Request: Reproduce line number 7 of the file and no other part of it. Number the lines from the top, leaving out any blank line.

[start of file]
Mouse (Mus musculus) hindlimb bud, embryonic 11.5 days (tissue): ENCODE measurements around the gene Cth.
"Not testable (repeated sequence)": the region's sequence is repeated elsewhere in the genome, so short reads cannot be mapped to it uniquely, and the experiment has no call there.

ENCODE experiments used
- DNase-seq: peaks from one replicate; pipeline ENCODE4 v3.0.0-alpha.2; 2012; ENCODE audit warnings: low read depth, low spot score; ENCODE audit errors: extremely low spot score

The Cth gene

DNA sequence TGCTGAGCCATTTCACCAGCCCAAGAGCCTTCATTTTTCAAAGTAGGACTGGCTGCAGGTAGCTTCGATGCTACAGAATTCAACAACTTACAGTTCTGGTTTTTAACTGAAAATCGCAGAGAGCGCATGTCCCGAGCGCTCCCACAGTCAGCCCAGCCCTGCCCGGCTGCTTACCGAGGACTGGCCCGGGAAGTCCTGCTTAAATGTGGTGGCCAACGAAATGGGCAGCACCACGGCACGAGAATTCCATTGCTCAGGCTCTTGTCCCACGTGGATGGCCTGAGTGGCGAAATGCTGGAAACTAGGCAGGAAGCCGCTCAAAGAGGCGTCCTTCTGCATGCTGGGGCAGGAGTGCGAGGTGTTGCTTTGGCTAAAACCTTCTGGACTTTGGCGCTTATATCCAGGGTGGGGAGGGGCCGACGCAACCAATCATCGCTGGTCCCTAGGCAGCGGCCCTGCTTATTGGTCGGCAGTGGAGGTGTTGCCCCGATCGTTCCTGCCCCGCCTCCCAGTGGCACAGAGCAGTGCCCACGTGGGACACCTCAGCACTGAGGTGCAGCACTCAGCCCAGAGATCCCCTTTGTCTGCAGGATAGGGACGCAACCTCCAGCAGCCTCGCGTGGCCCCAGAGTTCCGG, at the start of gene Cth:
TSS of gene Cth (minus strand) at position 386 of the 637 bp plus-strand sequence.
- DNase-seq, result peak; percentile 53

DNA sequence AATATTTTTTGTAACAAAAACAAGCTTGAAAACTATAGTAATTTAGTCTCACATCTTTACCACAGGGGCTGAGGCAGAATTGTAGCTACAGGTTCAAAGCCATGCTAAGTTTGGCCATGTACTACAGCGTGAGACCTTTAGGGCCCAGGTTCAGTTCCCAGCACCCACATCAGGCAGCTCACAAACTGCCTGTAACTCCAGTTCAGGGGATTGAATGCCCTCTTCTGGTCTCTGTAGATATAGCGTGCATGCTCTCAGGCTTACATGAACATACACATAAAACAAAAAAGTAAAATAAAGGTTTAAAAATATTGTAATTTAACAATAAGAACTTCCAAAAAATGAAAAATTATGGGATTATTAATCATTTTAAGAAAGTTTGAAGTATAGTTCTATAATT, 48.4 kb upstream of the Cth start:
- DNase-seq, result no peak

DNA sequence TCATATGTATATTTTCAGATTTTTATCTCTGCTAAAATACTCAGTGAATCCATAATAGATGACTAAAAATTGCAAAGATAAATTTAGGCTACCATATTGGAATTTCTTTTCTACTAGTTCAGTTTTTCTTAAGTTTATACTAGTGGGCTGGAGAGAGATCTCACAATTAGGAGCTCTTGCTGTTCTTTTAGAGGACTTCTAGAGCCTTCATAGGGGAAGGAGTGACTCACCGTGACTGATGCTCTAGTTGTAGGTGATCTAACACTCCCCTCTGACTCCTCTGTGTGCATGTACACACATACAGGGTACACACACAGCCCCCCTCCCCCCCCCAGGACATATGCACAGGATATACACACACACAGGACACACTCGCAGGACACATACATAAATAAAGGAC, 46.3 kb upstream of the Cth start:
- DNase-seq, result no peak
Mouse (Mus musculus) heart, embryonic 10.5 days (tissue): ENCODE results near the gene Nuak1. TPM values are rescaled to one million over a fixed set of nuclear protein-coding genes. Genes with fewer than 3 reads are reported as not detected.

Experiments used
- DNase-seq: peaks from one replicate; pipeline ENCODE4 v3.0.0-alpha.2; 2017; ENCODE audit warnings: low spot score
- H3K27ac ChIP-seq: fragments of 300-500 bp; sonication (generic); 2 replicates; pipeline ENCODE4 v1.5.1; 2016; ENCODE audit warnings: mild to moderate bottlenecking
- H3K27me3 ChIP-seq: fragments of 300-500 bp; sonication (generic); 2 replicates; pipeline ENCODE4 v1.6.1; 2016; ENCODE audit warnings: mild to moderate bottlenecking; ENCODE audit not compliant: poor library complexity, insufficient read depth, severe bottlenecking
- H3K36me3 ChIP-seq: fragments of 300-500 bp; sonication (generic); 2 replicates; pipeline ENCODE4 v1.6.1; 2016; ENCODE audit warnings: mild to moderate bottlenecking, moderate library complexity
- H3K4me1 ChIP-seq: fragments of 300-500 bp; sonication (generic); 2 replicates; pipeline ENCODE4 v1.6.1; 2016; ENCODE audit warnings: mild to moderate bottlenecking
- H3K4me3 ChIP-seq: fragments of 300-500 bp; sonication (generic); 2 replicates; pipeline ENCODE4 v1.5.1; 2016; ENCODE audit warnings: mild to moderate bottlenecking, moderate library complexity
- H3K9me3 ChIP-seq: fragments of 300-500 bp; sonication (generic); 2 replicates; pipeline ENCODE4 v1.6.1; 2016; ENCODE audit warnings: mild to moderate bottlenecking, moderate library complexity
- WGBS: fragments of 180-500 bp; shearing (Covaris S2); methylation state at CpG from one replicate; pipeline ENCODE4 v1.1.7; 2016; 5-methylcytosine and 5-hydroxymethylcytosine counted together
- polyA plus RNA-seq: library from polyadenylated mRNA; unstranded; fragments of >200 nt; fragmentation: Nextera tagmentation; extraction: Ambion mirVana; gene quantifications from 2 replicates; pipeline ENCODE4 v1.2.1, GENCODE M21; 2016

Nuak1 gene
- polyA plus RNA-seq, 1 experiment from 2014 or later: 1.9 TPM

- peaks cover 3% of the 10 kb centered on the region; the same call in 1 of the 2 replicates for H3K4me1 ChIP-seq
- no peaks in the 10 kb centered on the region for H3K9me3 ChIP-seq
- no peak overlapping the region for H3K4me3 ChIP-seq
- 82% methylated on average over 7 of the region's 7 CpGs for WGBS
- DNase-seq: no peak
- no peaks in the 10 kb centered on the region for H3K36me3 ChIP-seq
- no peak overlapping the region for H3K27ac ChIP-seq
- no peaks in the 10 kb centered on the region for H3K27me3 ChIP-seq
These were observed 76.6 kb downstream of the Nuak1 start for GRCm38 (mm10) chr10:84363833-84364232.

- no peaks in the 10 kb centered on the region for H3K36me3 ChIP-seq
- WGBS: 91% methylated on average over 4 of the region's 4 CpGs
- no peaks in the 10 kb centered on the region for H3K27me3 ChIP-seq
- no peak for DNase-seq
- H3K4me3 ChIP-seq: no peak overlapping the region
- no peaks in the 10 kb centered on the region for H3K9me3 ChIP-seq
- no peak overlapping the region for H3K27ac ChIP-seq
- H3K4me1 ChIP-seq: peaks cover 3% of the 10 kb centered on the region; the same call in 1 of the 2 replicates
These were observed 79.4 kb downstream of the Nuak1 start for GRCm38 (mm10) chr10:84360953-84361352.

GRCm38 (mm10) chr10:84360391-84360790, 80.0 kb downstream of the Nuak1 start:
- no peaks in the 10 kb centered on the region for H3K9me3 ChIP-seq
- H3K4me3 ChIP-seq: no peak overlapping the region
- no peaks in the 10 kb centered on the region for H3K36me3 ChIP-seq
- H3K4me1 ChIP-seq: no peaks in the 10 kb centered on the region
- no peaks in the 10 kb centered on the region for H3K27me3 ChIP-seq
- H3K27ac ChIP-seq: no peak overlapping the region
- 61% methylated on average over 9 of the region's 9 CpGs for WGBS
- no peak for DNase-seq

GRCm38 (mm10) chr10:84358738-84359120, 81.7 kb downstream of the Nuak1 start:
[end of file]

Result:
TSS of gene Cth (minus strand) at position 386 of the 637 bp plus-strand sequence.